Rational-legal authority is a form of leadership in which the authority of an organization or a ruling regime is a largely tied to legal rationality, legal legitimacy and bureaucracy. The majority of the modern states of the twentieth century are rational-legal authorities, according to those who use this form of classification.
In sociology, the concept of rational-legal domination comes from Max Weber's tripartite classification of authority (one of several classifications of government used by sociologists); the other two forms being traditional authority and charismatic authority. All of those three domination types represent an example of his ideal type concept. Weber noted that in history those ideal types of domination are always found in combinations.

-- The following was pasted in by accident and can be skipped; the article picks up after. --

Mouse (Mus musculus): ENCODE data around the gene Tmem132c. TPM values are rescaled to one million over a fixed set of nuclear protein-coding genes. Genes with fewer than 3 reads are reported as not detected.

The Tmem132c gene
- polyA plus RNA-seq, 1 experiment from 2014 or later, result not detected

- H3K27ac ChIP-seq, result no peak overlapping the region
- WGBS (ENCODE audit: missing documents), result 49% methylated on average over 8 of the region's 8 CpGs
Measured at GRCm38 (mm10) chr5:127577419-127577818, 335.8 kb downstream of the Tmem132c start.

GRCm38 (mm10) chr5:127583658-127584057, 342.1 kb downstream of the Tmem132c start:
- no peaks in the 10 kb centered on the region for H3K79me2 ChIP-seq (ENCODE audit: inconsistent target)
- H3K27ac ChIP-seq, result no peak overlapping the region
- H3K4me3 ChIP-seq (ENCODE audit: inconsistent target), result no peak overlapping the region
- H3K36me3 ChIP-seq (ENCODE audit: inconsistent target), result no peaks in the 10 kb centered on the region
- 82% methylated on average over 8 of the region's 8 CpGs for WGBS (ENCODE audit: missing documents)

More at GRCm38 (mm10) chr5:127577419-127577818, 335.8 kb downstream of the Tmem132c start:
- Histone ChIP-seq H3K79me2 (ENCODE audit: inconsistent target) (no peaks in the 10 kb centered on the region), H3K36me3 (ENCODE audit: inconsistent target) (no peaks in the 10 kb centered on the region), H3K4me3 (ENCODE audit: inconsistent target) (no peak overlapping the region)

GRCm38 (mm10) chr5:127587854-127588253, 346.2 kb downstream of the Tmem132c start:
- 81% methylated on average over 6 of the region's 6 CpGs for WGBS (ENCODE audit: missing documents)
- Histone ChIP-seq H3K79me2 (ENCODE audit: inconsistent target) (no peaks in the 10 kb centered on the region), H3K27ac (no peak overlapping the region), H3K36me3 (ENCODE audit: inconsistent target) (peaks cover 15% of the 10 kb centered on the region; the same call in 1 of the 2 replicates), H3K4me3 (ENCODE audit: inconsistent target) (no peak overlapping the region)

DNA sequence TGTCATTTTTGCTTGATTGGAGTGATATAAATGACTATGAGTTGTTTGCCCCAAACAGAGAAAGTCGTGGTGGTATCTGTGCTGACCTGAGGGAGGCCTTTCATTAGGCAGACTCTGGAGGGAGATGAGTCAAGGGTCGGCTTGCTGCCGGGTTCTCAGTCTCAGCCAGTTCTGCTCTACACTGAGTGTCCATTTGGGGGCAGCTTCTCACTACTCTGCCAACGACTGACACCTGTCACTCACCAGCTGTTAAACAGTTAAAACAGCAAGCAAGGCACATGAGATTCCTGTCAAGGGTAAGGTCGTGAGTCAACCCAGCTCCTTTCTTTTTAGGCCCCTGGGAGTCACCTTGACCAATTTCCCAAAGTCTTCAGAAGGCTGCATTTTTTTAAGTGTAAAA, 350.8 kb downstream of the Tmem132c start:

In traditional authority, the legitimacy of the authority comes from tradition. Charismatic authority is legitimized by the personality and leadership qualities of the ruling individual. Finally, rational-legal authority derives its powers from the system of bureaucracy and legality.
According to Max Weber, a modern state exists where a political community has: an administrative and legal order that has been created and can be changed by legislation that also determines its role.
i. Binding authority over citizens and actions in its jurisdiction.
ii. The right to legitimately use the physical force in its jurisdiction.
An important attribute of Weber's definition of a modern state was that it is a bureaucracy.
The vast majority of the modern states from the 20th century onward fall under the rational-legal authority category.